Canada’s Chief Public Health Officer says that when a COVID-19 vaccine is approved there will be a limited supply at first.
At a press conference on Friday, Dr. Theresa Tam said that she is “cautiously optimistic” that a safe and effective vaccine for the coronavirus will be available in the first quarter of 2021. However, initial supplies of the vaccine will be in short order.
“I would like to emphasize that when vaccines become available there will be a limited supply at first,” Tam told reporters.
“While that supply will increase over time, it does mean that federal, provincial, and territorial governments will have to make important decisions on how to use the initial vaccine supply.”
Earlier this week, the National Advisory Committee on Immunization (NACI) provided preliminary guidance on the key populations that should be considered for early immunization, including those at high risk of severe illness and death from the virus, and workers who are essential to maintaining virus response.
Tam stressed that clinical trials still need to continue and that Health Canada still needs to approve any vaccines that are deemed safe and effective. Once vaccines are approved, the government will receive additional advice on prioritization from the NACI based on the characteristics of each vaccine.
“There is still a long road ahead,” Tam said. “In the meantime, it is crucial that we continue to layer on individual protections that we know to be effective in keeping infection rates low.”
Prime Minister Justin Trudeau said obtaining vaccines for Canadians is a top priority for his government.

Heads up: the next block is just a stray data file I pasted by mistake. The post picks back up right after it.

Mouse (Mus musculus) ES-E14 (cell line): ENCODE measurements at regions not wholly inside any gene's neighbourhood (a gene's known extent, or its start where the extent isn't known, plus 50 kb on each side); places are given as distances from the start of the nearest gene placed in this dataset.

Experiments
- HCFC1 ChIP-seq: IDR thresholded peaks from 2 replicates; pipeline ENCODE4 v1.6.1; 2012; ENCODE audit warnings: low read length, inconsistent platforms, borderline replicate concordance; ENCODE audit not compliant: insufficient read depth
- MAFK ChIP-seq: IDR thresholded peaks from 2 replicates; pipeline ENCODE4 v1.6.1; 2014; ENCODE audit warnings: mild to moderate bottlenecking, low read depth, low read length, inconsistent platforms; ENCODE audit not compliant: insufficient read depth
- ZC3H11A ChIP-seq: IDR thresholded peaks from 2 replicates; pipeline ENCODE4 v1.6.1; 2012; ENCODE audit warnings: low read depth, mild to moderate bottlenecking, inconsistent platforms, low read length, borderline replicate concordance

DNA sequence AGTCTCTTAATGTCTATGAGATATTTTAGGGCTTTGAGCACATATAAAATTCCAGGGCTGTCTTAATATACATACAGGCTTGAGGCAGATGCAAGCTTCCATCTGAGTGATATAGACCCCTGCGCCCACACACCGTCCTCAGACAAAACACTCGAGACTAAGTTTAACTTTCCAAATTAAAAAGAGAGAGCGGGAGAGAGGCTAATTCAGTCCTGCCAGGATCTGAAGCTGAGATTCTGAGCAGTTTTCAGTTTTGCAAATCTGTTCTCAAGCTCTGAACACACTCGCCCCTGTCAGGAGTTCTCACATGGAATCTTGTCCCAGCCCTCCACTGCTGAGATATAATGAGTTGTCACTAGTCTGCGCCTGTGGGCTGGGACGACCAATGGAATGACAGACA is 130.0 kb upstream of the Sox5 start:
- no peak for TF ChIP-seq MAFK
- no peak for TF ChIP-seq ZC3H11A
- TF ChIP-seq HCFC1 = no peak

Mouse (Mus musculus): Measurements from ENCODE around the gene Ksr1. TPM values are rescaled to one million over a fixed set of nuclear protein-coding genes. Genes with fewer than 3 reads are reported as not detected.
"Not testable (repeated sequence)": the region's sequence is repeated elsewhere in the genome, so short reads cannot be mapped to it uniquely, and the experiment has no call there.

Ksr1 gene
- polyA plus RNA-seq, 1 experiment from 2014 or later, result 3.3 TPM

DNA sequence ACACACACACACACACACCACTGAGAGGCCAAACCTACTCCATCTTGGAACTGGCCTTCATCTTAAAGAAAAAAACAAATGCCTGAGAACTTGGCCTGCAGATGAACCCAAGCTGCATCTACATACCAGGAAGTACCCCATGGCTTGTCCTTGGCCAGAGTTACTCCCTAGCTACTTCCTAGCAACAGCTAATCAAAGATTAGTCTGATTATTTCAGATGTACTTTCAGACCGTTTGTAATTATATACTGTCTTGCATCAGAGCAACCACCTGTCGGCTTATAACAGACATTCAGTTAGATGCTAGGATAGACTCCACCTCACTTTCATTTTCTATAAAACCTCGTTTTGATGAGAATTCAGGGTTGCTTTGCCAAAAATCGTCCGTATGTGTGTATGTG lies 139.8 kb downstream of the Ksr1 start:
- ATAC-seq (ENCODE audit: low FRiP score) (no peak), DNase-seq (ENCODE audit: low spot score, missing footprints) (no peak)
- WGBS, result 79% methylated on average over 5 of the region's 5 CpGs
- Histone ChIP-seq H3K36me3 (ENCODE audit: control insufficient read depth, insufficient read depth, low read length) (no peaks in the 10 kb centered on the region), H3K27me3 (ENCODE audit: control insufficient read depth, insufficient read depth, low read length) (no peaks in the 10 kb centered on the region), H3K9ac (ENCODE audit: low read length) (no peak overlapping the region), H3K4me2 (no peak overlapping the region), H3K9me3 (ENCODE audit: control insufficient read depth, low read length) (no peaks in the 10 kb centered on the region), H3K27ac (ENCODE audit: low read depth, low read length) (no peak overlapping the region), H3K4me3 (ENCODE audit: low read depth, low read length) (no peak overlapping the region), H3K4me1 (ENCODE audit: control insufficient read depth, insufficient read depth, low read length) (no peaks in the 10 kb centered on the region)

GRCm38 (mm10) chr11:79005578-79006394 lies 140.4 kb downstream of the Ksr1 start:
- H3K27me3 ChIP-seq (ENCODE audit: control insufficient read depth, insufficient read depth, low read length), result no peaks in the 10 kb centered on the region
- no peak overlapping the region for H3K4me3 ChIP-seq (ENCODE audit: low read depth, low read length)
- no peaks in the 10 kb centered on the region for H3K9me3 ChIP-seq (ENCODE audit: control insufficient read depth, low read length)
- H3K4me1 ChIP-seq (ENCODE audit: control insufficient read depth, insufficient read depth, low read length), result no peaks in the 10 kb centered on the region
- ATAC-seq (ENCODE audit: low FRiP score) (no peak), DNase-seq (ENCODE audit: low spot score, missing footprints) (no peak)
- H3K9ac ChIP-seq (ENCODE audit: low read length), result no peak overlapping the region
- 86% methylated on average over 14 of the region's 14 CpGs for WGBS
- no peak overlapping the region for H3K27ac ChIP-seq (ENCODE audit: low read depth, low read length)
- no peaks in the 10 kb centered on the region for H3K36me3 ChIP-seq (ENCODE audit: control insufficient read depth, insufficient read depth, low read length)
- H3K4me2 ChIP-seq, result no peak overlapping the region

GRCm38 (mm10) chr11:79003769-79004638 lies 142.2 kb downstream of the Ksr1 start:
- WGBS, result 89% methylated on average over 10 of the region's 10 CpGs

Decisions on which vaccines to pursue, which populations get first access, and the manner in which they are distributed across the country will be based on the recommendations of experts, Trudeau said, adding that the provinces will also be part of the conversation.
The prime minister said that some of the first vaccines available will require a high degree of logistical support, such as needing to be kept below -80°C, which will make them difficult to distribute to pharmacies en masse. However, that will be possible with later vaccines.
“The federal government has moved forward on procuring access to a large suite of different potential vaccines from around the world – different types of vaccines, different origins of vaccines – because we know that making sure we’re maximizing the chances of having the right vaccine for Canadians is what Canadians expect.”
“We have one of the best potential vaccine portfolios of any of our peer countries right now.”
To date, Canada has seen 251,338 coronavirus cases and 10,381 deaths. Tam said the average case count across the country was 3,350 per day over the past week.